Climate change induced trends and uncertainties in phytoplankton spring bloom dynamics

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Abstract

Spring phytoplankton blooms in the southern North Sea substantially contribute to annual primary production and largely influence food web dynamics. Studying long-term changes in spring bloom dynamics is therefore crucial for understanding future climate responses and predicting implications on the marine ecosystem. This paper aims to study long term changes in spring bloom dynamics in the Dutch coastal waters, using historical coastal in-situ data and satellite observations as well as projected future solar radiation and air temperature trajectories from regional climate models as driving forces covering the twenty-first century. The main objective is to derive long-term trends and quantify climate induced uncertainties in future coastal phytoplankton phenology. The three main methodological steps to achieve this goal include (1) developing a data fusion model to interlace coastal in-situ measurements and satellite chlorophyll-a observations into a single multi-decadal signal; (2) applying a Bayesian structural time series model to produce long-term projections of chlorophyll-a concentrations over the twenty-first century; and (3) developing a feature extraction method to derive the cardinal dates (beginning, peak, end) of the spring bloom to track the historical and the projected changes in its dynamics. The data fusion model produced an enhanced chlorophyll-a time series with improved accuracy by correcting the satellite observed signal with in-situ observations. The applied structural time series model proved to have sufficient goodness-of-fit to produce long term chlorophyll-a projections, and the feature extraction method was found to be robust in detecting cardinal dates when spring blooms were present. The main research findings indicate that at the study site location the spring bloom characteristics are impacted by the changing climatic conditions. Our results suggest that toward the end of the twenty-first century spring blooms will steadily shift earlier, resulting in longer spring bloom duration. Spring bloom magnitudes are also projected to increase with a 0.4% year−1 trend. Based on the ensemble simulation the largest uncertainty lies in the timing of the spring bloom beginning and-end timing, while the peak timing has less variation. Further studies would be required to link the findings of this paper and ecosystem behavior to better understand possible consequences to the ecosystem.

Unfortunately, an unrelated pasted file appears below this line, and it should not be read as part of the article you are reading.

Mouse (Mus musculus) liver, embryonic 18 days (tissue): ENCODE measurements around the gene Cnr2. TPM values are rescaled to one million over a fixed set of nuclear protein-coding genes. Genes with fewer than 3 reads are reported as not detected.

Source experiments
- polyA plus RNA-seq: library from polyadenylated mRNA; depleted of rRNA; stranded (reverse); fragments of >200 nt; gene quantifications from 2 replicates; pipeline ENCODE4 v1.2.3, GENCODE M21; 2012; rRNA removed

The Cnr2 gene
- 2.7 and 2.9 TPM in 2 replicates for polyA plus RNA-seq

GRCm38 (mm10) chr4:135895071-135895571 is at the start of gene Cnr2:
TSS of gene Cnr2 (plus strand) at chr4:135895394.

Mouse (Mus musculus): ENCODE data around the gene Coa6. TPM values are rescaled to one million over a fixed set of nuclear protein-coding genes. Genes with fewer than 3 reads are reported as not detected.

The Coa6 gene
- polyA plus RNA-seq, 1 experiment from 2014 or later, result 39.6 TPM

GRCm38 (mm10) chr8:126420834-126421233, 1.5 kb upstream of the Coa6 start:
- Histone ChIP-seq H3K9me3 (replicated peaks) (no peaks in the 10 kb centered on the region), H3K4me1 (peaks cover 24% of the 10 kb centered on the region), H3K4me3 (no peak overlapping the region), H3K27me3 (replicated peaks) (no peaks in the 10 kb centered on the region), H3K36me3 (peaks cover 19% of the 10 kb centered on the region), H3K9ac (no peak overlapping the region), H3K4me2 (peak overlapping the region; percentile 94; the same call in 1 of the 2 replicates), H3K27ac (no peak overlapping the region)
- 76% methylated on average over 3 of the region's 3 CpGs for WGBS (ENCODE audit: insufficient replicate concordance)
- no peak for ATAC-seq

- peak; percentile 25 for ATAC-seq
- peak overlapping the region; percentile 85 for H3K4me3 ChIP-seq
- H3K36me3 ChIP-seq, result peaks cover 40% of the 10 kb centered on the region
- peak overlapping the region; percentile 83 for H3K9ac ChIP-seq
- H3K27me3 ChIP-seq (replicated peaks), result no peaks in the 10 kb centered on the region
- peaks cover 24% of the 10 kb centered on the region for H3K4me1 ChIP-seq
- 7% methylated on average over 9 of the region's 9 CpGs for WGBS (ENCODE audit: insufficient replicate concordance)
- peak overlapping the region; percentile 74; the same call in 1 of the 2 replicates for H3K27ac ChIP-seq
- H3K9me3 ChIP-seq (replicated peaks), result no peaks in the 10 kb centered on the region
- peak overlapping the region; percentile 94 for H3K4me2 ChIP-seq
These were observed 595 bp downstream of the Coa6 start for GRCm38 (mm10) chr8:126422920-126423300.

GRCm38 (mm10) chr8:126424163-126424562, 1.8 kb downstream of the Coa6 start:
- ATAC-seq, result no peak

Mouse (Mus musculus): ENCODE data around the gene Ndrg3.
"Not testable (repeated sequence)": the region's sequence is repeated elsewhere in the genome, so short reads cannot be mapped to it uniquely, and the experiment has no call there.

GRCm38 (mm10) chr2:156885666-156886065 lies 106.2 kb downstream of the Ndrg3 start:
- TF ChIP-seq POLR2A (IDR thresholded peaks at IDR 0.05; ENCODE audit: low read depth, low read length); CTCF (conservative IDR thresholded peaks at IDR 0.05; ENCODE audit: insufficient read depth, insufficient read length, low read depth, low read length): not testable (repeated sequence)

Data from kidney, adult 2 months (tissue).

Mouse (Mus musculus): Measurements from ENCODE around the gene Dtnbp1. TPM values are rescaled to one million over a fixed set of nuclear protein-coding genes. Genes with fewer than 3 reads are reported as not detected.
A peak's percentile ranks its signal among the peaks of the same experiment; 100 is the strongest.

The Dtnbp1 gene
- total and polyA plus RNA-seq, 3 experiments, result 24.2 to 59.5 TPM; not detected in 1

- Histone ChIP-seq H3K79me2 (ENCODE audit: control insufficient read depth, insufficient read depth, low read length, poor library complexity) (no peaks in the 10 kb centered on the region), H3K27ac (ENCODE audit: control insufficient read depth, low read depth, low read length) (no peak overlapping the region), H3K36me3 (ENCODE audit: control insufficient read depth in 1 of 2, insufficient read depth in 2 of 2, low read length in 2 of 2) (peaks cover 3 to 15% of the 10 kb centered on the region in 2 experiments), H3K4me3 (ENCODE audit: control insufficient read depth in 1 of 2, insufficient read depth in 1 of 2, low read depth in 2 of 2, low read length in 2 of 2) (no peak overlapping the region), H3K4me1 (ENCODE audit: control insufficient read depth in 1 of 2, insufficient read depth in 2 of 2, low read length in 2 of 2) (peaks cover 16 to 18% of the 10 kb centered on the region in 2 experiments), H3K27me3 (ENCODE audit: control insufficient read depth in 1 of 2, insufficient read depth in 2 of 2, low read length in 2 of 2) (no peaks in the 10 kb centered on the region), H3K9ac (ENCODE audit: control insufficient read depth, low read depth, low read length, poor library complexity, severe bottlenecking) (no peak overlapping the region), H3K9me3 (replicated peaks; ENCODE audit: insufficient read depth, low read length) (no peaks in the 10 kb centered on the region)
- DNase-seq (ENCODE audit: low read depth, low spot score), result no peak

Original languageEnglish
Article number669951
Number of pages28
JournalFrontiers in Marine Science
Volume8
DOIs
Publication statusPublished - 2021

Keywords

  • Bayesian model
  • Climate change
  • Data fusion
  • Non-parametric regression
  • Phytoplankton phenology
  • Regional climate model
  • Uncertainty quantification

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